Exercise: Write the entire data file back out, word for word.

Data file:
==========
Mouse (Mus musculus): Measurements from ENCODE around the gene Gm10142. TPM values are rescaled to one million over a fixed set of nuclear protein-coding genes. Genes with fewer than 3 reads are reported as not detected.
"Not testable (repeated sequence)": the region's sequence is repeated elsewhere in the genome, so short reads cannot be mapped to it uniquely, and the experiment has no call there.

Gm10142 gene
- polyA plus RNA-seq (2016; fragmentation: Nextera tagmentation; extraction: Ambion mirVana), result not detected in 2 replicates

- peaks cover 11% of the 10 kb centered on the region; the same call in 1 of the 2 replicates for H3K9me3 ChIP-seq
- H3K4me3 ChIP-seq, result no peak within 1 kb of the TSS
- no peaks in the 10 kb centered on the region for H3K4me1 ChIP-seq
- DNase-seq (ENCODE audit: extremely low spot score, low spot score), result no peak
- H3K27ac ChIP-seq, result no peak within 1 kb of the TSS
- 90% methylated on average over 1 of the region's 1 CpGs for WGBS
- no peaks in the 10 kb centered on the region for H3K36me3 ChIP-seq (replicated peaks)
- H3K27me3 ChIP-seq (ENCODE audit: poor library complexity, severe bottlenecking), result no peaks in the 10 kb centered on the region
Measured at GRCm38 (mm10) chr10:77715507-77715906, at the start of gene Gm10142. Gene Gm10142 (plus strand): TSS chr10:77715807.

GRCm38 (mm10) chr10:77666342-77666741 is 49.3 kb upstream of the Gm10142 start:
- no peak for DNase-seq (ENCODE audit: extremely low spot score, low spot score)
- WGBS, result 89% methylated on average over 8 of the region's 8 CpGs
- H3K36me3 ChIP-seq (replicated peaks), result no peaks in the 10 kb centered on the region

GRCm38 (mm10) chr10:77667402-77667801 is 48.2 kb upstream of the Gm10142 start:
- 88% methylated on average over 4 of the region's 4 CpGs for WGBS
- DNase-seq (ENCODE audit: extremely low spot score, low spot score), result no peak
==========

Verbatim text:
Mouse (Mus musculus): Measurements from ENCODE around the gene Gm10142. TPM values are rescaled to one million over a fixed set of nuclear protein-coding genes. Genes with fewer than 3 reads are reported as not detected.
"Not testable (repeated sequence)": the region's sequence is repeated elsewhere in the genome, so short reads cannot be mapped to it uniquely, and the experiment has no call there.

Gm10142 gene
- polyA plus RNA-seq (2016; fragmentation: Nextera tagmentation; extraction: Ambion mirVana), result not detected in 2 replicates

- peaks cover 11% of the 10 kb centered on the region; the same call in 1 of the 2 replicates for H3K9me3 ChIP-seq
- H3K4me3 ChIP-seq, result no peak within 1 kb of the TSS
- no peaks in the 10 kb centered on the region for H3K4me1 ChIP-seq
- DNase-seq (ENCODE audit: extremely low spot score, low spot score), result no peak
- H3K27ac ChIP-seq, result no peak within 1 kb of the TSS
- 90% methylated on average over 1 of the region's 1 CpGs for WGBS
- no peaks in the 10 kb centered on the region for H3K36me3 ChIP-seq (replicated peaks)
- H3K27me3 ChIP-seq (ENCODE audit: poor library complexity, severe bottlenecking), result no peaks in the 10 kb centered on the region
Measured at GRCm38 (mm10) chr10:77715507-77715906, at the start of gene Gm10142. Gene Gm10142 (plus strand): TSS chr10:77715807.

GRCm38 (mm10) chr10:77666342-77666741 is 49.3 kb upstream of the Gm10142 start:
- no peak for DNase-seq (ENCODE audit: extremely low spot score, low spot score)
- WGBS, result 89% methylated on average over 8 of the region's 8 CpGs
- H3K36me3 ChIP-seq (replicated peaks), result no peaks in the 10 kb centered on the region

GRCm38 (mm10) chr10:77667402-77667801 is 48.2 kb upstream of the Gm10142 start:
- 88% methylated on average over 4 of the region's 4 CpGs for WGBS
- DNase-seq (ENCODE audit: extremely low spot score, low spot score), result no peak